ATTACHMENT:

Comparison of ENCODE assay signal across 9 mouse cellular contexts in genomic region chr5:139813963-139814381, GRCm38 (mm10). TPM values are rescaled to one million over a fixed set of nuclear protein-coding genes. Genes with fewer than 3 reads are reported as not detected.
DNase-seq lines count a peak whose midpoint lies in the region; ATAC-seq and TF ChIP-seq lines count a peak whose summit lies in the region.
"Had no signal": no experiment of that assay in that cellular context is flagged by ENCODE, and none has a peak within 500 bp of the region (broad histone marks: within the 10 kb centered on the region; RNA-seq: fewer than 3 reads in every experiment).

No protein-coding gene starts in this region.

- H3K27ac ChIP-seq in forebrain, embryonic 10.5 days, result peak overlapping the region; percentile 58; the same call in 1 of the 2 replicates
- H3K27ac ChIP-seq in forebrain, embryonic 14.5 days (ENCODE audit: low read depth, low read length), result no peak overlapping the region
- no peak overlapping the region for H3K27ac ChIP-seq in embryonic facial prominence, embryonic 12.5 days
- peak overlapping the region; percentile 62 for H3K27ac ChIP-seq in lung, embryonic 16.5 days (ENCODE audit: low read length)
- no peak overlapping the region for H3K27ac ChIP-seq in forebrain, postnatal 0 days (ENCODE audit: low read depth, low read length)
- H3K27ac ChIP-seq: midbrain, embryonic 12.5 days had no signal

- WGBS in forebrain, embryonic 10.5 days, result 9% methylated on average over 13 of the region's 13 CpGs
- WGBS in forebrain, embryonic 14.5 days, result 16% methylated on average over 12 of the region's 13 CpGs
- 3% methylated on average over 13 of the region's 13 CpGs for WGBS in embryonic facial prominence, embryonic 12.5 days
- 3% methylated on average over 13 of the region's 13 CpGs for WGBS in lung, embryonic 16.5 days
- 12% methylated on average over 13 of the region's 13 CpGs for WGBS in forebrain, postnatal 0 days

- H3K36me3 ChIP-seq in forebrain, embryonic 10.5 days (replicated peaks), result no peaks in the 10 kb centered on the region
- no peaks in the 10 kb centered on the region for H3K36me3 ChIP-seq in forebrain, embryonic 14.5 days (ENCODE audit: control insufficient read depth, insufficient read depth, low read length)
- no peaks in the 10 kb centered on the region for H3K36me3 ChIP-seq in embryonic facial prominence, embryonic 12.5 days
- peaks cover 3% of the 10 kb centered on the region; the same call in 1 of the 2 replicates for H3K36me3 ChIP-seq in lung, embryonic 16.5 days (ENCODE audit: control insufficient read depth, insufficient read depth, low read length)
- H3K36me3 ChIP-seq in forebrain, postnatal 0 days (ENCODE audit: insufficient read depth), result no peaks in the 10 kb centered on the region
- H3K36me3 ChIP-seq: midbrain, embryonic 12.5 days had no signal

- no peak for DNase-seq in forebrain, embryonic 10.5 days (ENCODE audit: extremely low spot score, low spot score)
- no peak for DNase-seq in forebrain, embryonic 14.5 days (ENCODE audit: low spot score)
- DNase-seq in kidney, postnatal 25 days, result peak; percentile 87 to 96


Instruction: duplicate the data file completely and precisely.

Comparison of ENCODE assay signal across 9 mouse cellular contexts in genomic region chr5:139813963-139814381, GRCm38 (mm10). TPM values are rescaled to one million over a fixed set of nuclear protein-coding genes. Genes with fewer than 3 reads are reported as not detected.
DNase-seq lines count a peak whose midpoint lies in the region; ATAC-seq and TF ChIP-seq lines count a peak whose summit lies in the region.
"Had no signal": no experiment of that assay in that cellular context is flagged by ENCODE, and none has a peak within 500 bp of the region (broad histone marks: within the 10 kb centered on the region; RNA-seq: fewer than 3 reads in every experiment).

No protein-coding gene starts in this region.

- H3K27ac ChIP-seq in forebrain, embryonic 10.5 days, result peak overlapping the region; percentile 58; the same call in 1 of the 2 replicates
- H3K27ac ChIP-seq in forebrain, embryonic 14.5 days (ENCODE audit: low read depth, low read length), result no peak overlapping the region
- no peak overlapping the region for H3K27ac ChIP-seq in embryonic facial prominence, embryonic 12.5 days
- peak overlapping the region; percentile 62 for H3K27ac ChIP-seq in lung, embryonic 16.5 days (ENCODE audit: low read length)
- no peak overlapping the region for H3K27ac ChIP-seq in forebrain, postnatal 0 days (ENCODE audit: low read depth, low read length)
- H3K27ac ChIP-seq: midbrain, embryonic 12.5 days had no signal

- WGBS in forebrain, embryonic 10.5 days, result 9% methylated on average over 13 of the region's 13 CpGs
- WGBS in forebrain, embryonic 14.5 days, result 16% methylated on average over 12 of the region's 13 CpGs
- 3% methylated on average over 13 of the region's 13 CpGs for WGBS in embryonic facial prominence, embryonic 12.5 days
- 3% methylated on average over 13 of the region's 13 CpGs for WGBS in lung, embryonic 16.5 days
- 12% methylated on average over 13 of the region's 13 CpGs for WGBS in forebrain, postnatal 0 days

- H3K36me3 ChIP-seq in forebrain, embryonic 10.5 days (replicated peaks), result no peaks in the 10 kb centered on the region
- no peaks in the 10 kb centered on the region for H3K36me3 ChIP-seq in forebrain, embryonic 14.5 days (ENCODE audit: control insufficient read depth, insufficient read depth, low read length)
- no peaks in the 10 kb centered on the region for H3K36me3 ChIP-seq in embryonic facial prominence, embryonic 12.5 days
- peaks cover 3% of the 10 kb centered on the region; the same call in 1 of the 2 replicates for H3K36me3 ChIP-seq in lung, embryonic 16.5 days (ENCODE audit: control insufficient read depth, insufficient read depth, low read length)
- H3K36me3 ChIP-seq in forebrain, postnatal 0 days (ENCODE audit: insufficient read depth), result no peaks in the 10 kb centered on the region
- H3K36me3 ChIP-seq: midbrain, embryonic 12.5 days had no signal

- no peak for DNase-seq in forebrain, embryonic 10.5 days (ENCODE audit: extremely low spot score, low spot score)
- no peak for DNase-seq in forebrain, embryonic 14.5 days (ENCODE audit: low spot score)
- DNase-seq in kidney, postnatal 25 days, result peak; percentile 87 to 96